Now that I’ve set a location for the new user, I can assign a license from my associated O365 subscription, using this command…

Finally, the user can access their assigned mailbox in Exchange Online.

Excel: Check email addresses in bulk if format is correct or not

So had a request today to clean up email addresses as some of them were not valid. This was needed for over 1500 email addresses.

So used the formula below and was able to find all addresses that were “FALSE”. I filtered them out and was able to fix them as needed.

Here’s what you need to do:

If your e-mails are in A column, go in the B column and in the B1 cell and copy paste this code:

Then, go down and left on the B1 cell so you can copy and paste the code to the other cells.  For all the valid e-mails, it will give you ‘TRUE’ and for the invalid ‘FALSE’.

2016-08-25_14-34-49

Exchange 2010: Moving Messages to Another Working Queue on another CAS Server

One of my CAS Hub servers was acting up and started queuing email. I needed to move the message to another working server while I needed time to troubleshoot what was causing the queuing.

This is what I had to do.

On the non working server:

  • Create a Folder on C: called MailsExport
  • Open Exchange Management Shell and type the following:
  • Mail should start exporting.
  • Once completed Move the *.eml files to the “Exchange Server\V14\TransportRoles\Pickup” folder on the working server.
  • The new server should immediately start processing the messages.

Cannot migrate user from Exchange 2010 to Exchange Online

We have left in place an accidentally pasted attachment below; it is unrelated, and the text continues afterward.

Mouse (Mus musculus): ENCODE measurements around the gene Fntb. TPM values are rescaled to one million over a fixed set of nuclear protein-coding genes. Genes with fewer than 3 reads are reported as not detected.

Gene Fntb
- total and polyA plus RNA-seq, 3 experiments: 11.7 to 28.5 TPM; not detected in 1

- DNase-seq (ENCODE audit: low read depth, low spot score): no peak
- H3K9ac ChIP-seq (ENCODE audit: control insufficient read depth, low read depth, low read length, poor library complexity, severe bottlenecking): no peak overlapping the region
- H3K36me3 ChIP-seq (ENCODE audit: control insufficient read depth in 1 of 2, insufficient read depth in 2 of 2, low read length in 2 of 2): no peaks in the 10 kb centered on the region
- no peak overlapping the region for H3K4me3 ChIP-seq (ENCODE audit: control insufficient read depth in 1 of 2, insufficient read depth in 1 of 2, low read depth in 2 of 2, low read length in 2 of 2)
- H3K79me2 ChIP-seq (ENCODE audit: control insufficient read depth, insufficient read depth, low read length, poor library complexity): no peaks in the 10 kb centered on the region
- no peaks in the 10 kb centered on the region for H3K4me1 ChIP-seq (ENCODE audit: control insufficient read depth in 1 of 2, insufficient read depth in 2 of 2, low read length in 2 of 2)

So I came across this error while migrating some accounts from On-Premise Exchange 2010 Server to Exchange Online.

Error: The subscription for the migration user [email protected] couldn’t be loaded. The following error was encountered: A subscription wasn’t found for this user.

migrationbatch

In short, there is an address conflict between the user properties of the exchange server and the synced object on Office365. Lets go back to the basics to get this fixed.

Environment: Exchange 2010 in Hybrid Mode with Exchange Online. Migrating accounts using a staged migration approach. The problematic user in Exchange Online is properly licensed.

Setup for Staged Migration.

  • Exchange Online: Stop the problematic migration batch and delete it
  • Exchange 2010: Even though the user account may show that it is a Remote mailbox or just a User Mailbox. Right click and hit Disable. (This will remove the exchange properties for the user.)
    option1
  •  option2
  • Exchange 2010: Search your Exchange database and find the user’s on-premise mailbox. This is easier if you have just 1 or 2 databases. In an enterprise environment this may be a task by itself. Open EMS and type the following:
    If the result set it too long, you may want to save the contents to a file.
    Open the file and search for the user you disabled in step 2
  • Now you need to delete the problematic user in Exchange Online. Open up PowerShell ISE and type the following:
    After supplying the Global Admin credentials and successfully logging in, do the following:
  • Now the object is not in Exchange 2010 and Exchange Online
  • Attach the user back to Exchange 2010. Open up EMS and type the following:
  • The mailbox should show up in Exchange 2010. Make sure that the SMTP address includes: [email protected] address.
  • In a  few minutes DirSync will sync the object back to Exchange Online (This depends on your DirSync time interval)
  • When the user shows up – make sure you assign the user a license in Exchange Online.
  • Start a new migration batch for the user.
  • Migration will go through as expected.